Latest browser stats: Chrome, IE9 up, Firefox suffers enthusiasm gap

Latest browser stats: Chrome, IE9 up, Firefox suffers enthusiasm gap

Summary: I just got the latest browser usage stats for this site. Has the initial enthusiasm for IE9 been able to sustain itself? Can Microsoft stop the steady erosion in usage of Internet Explorer? And what does the future hold for Firefox, Chrome, and Safari?

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Thanks to blog analytics, I've been able to track trends in browser usage among my readers over time, both here and at my personal site. I was especially eager to see the stats for the month of October. That's the first full month that Microsoft's Internet Explorer 9 beta has been available to the general public. I saw plenty of enthusiasm when Microsoft unveiled the beta in mid-September, but has that enthusiasm been able to sustain itself? Can Microsoft stop the steady erosion in usage of Internet Explorer? And what does the future hold for Firefox, Chrome, and Safari?

I'm not particularly interested in picking winners and losers here; that's what racetracks are for. But knowing which browsers people are choosing to use and which ones are losing favor says a lot about what the web will look like in a few years. In a world where business is increasingly conducted online, using a variety of devices, those are important questions to ask.

I know that the audience at this site does not represent the Internet at large. By definition, the topics I cover attract a readership of IT professionals and tech-savvy enthusiasts. That means you, collectively, are early adopters, more likely to experiment with technology. But what I've seen consistently is that the public at large tends to follow the same trends as this group of early adopters, lagging in most cases by 9-18 months.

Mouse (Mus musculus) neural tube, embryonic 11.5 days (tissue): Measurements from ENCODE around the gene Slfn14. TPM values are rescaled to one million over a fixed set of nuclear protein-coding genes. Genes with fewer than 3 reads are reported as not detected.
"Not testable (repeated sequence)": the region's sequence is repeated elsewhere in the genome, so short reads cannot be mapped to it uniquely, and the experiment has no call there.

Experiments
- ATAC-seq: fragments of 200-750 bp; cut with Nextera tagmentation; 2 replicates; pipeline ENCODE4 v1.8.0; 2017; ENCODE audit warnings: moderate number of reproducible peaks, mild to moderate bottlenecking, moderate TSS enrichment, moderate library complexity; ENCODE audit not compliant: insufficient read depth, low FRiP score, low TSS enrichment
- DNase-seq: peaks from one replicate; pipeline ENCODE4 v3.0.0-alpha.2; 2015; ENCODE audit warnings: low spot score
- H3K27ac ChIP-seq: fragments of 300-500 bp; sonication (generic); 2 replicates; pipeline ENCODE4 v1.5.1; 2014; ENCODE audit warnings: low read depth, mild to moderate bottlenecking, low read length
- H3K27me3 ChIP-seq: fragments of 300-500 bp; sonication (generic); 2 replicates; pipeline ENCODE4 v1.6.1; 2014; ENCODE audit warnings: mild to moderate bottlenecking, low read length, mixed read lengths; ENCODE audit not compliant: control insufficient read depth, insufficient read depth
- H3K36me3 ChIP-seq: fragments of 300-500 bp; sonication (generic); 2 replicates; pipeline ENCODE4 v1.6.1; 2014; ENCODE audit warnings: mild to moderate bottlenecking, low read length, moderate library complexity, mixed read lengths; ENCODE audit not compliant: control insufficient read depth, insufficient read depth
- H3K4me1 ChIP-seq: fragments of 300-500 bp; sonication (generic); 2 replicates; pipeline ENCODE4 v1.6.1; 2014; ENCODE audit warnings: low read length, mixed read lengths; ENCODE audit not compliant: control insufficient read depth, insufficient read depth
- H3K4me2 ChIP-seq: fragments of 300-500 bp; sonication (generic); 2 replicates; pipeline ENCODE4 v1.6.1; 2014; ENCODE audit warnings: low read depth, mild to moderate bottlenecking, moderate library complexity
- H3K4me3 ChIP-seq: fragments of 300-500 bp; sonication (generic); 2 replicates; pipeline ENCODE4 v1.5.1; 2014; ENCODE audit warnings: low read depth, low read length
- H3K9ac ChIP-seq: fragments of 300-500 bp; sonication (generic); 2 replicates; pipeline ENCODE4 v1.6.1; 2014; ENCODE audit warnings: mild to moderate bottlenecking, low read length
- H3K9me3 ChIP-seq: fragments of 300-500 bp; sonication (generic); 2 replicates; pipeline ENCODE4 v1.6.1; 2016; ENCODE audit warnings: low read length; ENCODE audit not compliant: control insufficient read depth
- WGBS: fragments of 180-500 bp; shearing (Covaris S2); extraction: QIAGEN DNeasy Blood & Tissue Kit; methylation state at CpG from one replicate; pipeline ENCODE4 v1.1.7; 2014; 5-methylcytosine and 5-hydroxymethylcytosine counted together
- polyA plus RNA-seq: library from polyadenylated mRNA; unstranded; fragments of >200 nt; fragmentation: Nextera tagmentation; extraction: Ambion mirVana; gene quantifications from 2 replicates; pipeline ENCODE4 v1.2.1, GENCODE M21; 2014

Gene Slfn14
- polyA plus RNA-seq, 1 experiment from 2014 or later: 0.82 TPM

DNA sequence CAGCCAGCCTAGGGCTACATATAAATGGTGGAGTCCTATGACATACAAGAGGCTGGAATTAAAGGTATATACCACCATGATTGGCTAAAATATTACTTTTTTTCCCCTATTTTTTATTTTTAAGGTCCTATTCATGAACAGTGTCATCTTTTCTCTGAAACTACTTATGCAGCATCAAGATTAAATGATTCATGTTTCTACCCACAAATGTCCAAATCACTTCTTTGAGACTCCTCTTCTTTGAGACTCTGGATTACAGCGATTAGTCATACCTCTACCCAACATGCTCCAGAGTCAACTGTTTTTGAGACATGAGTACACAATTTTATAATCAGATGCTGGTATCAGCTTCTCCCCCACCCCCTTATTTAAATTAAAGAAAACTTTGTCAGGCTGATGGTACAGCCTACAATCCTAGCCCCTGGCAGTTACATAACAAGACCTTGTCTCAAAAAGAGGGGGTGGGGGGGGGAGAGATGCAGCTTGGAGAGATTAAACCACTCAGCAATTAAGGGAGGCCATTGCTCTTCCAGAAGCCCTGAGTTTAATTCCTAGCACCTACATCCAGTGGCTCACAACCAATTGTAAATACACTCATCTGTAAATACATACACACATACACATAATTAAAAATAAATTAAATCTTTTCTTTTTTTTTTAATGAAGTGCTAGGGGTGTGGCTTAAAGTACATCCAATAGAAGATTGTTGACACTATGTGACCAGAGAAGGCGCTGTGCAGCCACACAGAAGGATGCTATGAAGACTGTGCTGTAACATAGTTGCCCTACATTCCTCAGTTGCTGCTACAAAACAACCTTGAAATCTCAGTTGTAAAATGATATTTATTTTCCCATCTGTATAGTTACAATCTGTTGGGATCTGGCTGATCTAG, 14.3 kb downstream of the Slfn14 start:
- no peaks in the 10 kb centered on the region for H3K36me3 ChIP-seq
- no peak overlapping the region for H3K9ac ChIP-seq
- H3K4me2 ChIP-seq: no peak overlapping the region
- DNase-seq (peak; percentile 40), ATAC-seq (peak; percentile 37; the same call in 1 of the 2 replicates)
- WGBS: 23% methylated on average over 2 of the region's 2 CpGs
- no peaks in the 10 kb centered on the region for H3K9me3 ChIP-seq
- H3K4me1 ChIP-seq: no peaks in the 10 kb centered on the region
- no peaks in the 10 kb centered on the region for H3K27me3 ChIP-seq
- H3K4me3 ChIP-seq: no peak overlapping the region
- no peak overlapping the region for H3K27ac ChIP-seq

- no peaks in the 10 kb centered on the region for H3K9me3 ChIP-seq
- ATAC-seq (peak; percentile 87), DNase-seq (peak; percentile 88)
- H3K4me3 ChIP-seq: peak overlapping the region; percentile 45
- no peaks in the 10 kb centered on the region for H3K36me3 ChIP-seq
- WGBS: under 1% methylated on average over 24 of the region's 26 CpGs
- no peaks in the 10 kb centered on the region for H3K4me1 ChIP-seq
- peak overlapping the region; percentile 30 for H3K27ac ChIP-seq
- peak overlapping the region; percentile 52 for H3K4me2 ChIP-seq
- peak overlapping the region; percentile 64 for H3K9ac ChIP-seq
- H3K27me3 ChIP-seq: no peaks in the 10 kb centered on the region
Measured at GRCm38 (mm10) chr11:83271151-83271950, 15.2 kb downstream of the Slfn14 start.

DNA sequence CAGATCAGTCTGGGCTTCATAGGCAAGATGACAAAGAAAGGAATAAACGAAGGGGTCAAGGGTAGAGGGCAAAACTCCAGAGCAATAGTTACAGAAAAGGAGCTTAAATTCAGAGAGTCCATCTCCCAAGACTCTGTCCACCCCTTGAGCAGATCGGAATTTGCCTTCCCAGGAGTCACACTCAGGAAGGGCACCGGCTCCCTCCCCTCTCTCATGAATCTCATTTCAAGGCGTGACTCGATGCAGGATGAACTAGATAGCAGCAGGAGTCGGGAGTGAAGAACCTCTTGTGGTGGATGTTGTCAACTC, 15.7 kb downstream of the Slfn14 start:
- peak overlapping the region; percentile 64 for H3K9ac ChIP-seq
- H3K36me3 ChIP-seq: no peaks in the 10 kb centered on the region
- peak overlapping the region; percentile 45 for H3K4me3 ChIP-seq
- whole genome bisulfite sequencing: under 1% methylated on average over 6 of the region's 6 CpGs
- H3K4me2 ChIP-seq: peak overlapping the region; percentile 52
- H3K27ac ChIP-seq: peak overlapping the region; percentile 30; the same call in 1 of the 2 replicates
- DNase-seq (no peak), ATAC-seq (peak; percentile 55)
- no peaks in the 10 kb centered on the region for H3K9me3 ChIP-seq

Now that this month is in the books, I've just checked the stats for this site. (Note: All stats in this post are from Ed Bott's Microsoft Report and not from zdnet.com at large; however, those stats are discussed in Larry Dignan's The Firefox vs. IE enthusiasm gap: What browser needs to rally the base more?) So what hints do this month's browser stats offer about the future of the web? I compared this month's stats with numbers going back for the past year, paying special attention to the latest versions of the leading browsers. Here are the month-by-month stats for this site for the past year.

Looking more carefully at the data, I come up with four conclusions:

Google Chrome is growing fast and shows no sign of slowing. In August 2008, Chrome didn't exist. In the past year, its share of usage at this site has grown by roughly 1% a month and currently stands at just over 19%. That is phenomenal. What's even more phenomenal is that more than half of those visitors were using unofficial beta and overnight releases. There is no question that Google's core constituency likes to live on the bleeding edge. And almost all of them are running Chrome on Windows.